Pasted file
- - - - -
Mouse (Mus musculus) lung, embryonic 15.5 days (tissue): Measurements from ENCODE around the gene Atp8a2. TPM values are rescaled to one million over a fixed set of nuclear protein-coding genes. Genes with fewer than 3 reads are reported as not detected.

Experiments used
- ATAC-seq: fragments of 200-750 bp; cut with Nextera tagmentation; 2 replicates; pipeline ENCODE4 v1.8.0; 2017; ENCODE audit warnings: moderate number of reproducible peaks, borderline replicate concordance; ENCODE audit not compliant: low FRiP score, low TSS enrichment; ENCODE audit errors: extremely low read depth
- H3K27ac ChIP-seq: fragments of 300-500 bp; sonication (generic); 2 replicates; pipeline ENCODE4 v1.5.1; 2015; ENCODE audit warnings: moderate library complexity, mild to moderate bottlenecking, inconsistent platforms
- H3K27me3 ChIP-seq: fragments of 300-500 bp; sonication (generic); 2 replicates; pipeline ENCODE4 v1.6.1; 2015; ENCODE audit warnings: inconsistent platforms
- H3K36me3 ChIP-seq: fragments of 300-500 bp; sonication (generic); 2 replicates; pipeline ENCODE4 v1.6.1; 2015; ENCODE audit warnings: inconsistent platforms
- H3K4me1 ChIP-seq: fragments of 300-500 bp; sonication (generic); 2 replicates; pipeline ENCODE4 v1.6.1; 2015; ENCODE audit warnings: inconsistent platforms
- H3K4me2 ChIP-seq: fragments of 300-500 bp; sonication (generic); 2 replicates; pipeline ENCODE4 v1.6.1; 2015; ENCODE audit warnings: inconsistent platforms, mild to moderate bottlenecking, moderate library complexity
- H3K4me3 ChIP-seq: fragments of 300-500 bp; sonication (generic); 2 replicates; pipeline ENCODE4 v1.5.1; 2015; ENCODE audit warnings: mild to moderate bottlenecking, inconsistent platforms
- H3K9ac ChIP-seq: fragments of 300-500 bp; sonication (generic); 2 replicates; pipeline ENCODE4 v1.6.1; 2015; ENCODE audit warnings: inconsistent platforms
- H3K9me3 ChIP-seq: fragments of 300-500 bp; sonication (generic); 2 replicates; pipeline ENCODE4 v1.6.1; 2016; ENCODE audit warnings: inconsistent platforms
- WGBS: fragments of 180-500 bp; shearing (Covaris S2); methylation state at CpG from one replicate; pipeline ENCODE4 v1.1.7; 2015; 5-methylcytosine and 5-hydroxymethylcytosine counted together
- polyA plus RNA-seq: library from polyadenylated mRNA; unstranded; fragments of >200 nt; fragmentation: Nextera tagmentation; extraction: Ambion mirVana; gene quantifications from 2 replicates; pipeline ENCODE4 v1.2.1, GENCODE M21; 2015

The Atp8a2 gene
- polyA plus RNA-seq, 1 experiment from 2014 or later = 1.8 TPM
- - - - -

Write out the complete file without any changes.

Mouse (Mus musculus) lung, embryonic 15.5 days (tissue): Measurements from ENCODE around the gene Atp8a2. TPM values are rescaled to one million over a fixed set of nuclear protein-coding genes. Genes with fewer than 3 reads are reported as not detected.

Experiments used
- ATAC-seq: fragments of 200-750 bp; cut with Nextera tagmentation; 2 replicates; pipeline ENCODE4 v1.8.0; 2017; ENCODE audit warnings: moderate number of reproducible peaks, borderline replicate concordance; ENCODE audit not compliant: low FRiP score, low TSS enrichment; ENCODE audit errors: extremely low read depth
- H3K27ac ChIP-seq: fragments of 300-500 bp; sonication (generic); 2 replicates; pipeline ENCODE4 v1.5.1; 2015; ENCODE audit warnings: moderate library complexity, mild to moderate bottlenecking, inconsistent platforms
- H3K27me3 ChIP-seq: fragments of 300-500 bp; sonication (generic); 2 replicates; pipeline ENCODE4 v1.6.1; 2015; ENCODE audit warnings: inconsistent platforms
- H3K36me3 ChIP-seq: fragments of 300-500 bp; sonication (generic); 2 replicates; pipeline ENCODE4 v1.6.1; 2015; ENCODE audit warnings: inconsistent platforms
- H3K4me1 ChIP-seq: fragments of 300-500 bp; sonication (generic); 2 replicates; pipeline ENCODE4 v1.6.1; 2015; ENCODE audit warnings: inconsistent platforms
- H3K4me2 ChIP-seq: fragments of 300-500 bp; sonication (generic); 2 replicates; pipeline ENCODE4 v1.6.1; 2015; ENCODE audit warnings: inconsistent platforms, mild to moderate bottlenecking, moderate library complexity
- H3K4me3 ChIP-seq: fragments of 300-500 bp; sonication (generic); 2 replicates; pipeline ENCODE4 v1.5.1; 2015; ENCODE audit warnings: mild to moderate bottlenecking, inconsistent platforms
- H3K9ac ChIP-seq: fragments of 300-500 bp; sonication (generic); 2 replicates; pipeline ENCODE4 v1.6.1; 2015; ENCODE audit warnings: inconsistent platforms
- H3K9me3 ChIP-seq: fragments of 300-500 bp; sonication (generic); 2 replicates; pipeline ENCODE4 v1.6.1; 2016; ENCODE audit warnings: inconsistent platforms
- WGBS: fragments of 180-500 bp; shearing (Covaris S2); methylation state at CpG from one replicate; pipeline ENCODE4 v1.1.7; 2015; 5-methylcytosine and 5-hydroxymethylcytosine counted together
- polyA plus RNA-seq: library from polyadenylated mRNA; unstranded; fragments of >200 nt; fragmentation: Nextera tagmentation; extraction: Ambion mirVana; gene quantifications from 2 replicates; pipeline ENCODE4 v1.2.1, GENCODE M21; 2015

The Atp8a2 gene
- polyA plus RNA-seq, 1 experiment from 2014 or later = 1.8 TPM